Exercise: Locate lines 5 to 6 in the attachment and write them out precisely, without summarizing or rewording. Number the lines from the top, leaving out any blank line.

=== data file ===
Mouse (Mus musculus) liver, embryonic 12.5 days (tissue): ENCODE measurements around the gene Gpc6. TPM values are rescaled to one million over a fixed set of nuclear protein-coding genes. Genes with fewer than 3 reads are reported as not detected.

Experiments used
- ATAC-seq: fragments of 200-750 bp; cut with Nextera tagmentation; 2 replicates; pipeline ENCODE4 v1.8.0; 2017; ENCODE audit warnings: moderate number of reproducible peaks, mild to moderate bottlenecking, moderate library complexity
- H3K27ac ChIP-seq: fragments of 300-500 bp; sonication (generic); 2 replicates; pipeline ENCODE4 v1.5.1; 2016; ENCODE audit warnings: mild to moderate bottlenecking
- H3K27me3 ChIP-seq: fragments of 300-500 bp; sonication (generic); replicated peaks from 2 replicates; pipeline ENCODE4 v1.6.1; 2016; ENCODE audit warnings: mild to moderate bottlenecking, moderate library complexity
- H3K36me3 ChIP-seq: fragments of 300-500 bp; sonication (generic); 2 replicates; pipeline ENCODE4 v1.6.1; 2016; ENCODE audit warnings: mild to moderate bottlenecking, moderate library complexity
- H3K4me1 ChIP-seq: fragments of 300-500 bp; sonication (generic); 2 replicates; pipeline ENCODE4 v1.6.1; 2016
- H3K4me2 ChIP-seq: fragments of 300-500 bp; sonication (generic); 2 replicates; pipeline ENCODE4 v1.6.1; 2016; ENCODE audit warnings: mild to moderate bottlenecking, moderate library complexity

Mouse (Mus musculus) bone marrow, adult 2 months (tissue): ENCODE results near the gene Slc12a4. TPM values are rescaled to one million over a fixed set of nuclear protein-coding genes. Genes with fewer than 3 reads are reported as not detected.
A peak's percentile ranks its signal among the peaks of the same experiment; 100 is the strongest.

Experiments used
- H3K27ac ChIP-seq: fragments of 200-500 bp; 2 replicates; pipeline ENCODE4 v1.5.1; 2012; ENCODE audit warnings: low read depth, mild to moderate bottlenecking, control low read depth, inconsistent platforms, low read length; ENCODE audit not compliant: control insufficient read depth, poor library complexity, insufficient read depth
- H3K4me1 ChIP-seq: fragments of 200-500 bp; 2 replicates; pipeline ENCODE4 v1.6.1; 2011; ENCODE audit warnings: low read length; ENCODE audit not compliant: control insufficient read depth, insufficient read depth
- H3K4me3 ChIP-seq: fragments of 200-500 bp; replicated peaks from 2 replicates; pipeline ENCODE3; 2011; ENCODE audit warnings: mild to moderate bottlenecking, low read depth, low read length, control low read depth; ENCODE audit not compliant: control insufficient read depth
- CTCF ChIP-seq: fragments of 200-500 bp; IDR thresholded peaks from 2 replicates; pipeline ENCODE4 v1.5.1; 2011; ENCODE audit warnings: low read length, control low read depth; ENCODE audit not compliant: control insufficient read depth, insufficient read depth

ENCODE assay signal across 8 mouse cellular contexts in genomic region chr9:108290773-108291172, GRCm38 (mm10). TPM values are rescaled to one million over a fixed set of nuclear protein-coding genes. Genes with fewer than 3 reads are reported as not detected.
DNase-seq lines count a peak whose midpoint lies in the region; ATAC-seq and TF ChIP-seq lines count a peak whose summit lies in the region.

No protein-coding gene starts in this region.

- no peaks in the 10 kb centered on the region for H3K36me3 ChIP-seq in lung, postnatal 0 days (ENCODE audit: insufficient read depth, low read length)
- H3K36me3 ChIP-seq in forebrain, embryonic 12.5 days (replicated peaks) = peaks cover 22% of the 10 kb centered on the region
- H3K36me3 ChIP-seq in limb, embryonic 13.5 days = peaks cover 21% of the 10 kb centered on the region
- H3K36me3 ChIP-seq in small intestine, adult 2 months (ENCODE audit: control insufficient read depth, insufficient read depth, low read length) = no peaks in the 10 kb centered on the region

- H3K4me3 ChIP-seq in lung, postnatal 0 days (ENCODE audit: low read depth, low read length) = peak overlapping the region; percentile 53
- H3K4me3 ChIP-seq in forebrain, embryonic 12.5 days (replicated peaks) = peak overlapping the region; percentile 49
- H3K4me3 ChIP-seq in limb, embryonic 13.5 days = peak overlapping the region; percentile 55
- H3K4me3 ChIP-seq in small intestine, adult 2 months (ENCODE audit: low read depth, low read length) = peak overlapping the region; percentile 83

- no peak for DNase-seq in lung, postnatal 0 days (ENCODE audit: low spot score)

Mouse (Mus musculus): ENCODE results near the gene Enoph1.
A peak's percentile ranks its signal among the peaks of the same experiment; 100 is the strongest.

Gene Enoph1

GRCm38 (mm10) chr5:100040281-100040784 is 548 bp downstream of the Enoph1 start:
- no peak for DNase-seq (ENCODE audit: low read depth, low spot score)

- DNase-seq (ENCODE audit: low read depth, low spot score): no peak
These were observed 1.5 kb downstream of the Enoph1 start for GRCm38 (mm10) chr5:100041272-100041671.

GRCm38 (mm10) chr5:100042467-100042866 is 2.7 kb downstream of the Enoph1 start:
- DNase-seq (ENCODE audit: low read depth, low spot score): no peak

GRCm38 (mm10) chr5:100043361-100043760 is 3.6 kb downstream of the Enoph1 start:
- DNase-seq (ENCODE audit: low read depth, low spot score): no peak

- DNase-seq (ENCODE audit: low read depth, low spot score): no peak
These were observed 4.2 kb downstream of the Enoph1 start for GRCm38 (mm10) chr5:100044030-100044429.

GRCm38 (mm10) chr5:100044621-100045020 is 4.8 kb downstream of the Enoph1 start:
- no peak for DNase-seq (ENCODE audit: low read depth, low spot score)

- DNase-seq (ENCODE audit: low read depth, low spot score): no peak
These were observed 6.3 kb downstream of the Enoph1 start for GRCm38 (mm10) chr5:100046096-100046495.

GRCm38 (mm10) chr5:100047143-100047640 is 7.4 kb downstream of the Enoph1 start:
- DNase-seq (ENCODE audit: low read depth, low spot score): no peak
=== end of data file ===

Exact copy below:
- H3K27me3 ChIP-seq: fragments of 300-500 bp; sonication (generic); replicated peaks from 2 replicates; pipeline ENCODE4 v1.6.1; 2016; ENCODE audit warnings: mild to moderate bottlenecking, moderate library complexity
- H3K36me3 ChIP-seq: fragments of 300-500 bp; sonication (generic); 2 replicates; pipeline ENCODE4 v1.6.1; 2016; ENCODE audit warnings: mild to moderate bottlenecking, moderate library complexity